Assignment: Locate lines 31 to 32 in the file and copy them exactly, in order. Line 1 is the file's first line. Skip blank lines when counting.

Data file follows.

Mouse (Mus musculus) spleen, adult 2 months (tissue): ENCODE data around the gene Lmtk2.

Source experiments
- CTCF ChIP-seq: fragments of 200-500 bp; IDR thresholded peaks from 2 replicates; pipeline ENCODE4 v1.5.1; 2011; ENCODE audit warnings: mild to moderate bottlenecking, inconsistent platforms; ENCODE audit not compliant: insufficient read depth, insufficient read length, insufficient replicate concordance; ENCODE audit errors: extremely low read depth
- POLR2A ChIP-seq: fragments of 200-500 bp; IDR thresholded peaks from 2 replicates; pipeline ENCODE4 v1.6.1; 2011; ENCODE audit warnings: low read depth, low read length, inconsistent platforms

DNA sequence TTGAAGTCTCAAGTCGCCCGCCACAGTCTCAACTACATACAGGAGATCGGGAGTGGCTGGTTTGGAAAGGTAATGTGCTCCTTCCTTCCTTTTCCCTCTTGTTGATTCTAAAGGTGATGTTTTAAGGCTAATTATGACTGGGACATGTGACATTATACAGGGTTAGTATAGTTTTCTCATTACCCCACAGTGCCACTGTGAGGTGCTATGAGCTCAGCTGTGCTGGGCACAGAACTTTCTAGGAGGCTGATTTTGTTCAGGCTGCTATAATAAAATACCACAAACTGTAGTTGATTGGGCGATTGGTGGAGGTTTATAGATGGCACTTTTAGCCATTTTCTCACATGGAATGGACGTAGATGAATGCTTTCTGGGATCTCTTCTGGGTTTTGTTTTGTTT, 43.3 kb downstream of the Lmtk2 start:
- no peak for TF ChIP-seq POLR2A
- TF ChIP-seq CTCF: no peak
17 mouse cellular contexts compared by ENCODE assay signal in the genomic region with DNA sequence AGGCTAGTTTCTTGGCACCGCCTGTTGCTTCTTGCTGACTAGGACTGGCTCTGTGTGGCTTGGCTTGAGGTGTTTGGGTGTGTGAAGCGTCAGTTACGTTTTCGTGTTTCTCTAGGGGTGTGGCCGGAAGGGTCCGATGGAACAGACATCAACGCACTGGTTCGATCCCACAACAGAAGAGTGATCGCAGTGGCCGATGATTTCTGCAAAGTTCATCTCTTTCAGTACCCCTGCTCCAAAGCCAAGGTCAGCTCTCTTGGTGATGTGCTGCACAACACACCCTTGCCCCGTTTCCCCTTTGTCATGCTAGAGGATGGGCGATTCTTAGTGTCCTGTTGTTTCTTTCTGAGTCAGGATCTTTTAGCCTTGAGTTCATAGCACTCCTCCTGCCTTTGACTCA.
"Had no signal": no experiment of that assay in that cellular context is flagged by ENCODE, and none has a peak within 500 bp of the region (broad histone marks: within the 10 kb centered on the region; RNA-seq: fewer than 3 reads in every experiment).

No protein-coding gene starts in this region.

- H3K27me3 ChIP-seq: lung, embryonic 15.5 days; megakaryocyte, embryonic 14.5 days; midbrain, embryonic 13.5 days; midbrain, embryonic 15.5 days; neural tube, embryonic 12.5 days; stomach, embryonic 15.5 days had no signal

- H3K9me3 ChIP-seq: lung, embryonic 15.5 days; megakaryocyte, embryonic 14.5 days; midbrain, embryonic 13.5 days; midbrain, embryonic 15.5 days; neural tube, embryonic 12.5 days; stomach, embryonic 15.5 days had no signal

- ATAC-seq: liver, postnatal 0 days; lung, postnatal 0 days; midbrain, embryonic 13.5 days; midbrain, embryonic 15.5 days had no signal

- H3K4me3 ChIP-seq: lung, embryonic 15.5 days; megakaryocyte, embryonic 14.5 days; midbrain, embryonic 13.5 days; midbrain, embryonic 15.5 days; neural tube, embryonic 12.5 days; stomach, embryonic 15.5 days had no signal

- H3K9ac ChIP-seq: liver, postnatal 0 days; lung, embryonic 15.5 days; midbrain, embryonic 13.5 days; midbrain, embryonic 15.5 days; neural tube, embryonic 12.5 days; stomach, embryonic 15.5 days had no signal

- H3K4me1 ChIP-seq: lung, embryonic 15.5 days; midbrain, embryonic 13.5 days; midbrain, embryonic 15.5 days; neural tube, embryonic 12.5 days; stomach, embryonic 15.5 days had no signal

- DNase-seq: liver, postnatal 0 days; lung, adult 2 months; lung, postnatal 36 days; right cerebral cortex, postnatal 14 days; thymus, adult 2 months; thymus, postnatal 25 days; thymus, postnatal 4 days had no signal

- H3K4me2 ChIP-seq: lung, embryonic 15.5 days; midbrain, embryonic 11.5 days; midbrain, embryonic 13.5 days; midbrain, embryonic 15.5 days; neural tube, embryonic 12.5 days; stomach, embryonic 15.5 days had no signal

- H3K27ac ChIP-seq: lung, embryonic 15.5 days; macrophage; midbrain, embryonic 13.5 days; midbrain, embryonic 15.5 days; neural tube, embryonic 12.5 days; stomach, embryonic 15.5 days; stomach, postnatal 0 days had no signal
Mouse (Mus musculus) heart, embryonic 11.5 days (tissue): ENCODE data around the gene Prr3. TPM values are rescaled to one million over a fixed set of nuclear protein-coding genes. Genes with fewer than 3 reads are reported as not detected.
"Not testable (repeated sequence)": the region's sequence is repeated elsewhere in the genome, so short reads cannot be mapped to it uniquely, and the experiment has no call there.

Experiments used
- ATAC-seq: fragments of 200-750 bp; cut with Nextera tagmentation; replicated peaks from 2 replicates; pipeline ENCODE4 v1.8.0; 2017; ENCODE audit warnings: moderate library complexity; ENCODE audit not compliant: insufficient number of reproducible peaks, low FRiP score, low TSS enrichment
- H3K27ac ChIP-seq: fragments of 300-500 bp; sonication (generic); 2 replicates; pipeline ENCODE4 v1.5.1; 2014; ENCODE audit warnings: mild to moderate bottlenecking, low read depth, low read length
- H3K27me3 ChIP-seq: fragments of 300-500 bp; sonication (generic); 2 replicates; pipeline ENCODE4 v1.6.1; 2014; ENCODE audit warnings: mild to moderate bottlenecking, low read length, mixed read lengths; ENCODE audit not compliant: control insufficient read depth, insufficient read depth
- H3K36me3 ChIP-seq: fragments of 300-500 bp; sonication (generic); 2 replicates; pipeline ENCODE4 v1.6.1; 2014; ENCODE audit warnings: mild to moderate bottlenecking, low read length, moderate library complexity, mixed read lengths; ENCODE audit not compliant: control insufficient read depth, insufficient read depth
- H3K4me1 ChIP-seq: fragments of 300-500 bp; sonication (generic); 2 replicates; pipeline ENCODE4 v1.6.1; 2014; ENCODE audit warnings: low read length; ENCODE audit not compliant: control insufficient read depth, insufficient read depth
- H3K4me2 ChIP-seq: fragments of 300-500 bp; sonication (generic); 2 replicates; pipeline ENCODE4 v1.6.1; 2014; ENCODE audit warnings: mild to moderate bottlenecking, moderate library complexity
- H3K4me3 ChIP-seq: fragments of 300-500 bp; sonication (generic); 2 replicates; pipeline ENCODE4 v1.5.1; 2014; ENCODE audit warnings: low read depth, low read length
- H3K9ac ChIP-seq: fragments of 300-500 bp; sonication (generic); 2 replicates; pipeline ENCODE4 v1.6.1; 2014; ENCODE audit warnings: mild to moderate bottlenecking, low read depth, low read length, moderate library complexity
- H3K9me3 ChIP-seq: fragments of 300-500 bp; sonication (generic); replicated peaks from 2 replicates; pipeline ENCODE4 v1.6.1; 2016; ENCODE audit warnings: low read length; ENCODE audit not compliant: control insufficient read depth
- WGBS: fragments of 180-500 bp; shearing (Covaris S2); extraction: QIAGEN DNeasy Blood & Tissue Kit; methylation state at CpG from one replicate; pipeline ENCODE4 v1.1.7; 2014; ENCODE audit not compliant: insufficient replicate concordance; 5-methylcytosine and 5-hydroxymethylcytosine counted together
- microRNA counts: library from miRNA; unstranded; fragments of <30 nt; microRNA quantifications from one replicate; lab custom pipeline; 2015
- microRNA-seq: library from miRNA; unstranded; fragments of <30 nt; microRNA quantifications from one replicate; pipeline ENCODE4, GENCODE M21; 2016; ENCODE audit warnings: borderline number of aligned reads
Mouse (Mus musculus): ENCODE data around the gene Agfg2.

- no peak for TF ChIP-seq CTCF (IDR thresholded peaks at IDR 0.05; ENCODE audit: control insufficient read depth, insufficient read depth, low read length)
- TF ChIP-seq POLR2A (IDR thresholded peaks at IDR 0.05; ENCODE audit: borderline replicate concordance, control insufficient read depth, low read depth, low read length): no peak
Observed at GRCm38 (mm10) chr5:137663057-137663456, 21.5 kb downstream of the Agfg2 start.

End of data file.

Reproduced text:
- H3K9me3 ChIP-seq: fragments of 300-500 bp; sonication (generic); replicated peaks from 2 replicates; pipeline ENCODE4 v1.6.1; 2016; ENCODE audit warnings: low read length; ENCODE audit not compliant: control insufficient read depth
- WGBS: fragments of 180-500 bp; shearing (Covaris S2); extraction: QIAGEN DNeasy Blood & Tissue Kit; methylation state at CpG from one replicate; pipeline ENCODE4 v1.1.7; 2014; ENCODE audit not compliant: insufficient replicate concordance; 5-methylcytosine and 5-hydroxymethylcytosine counted together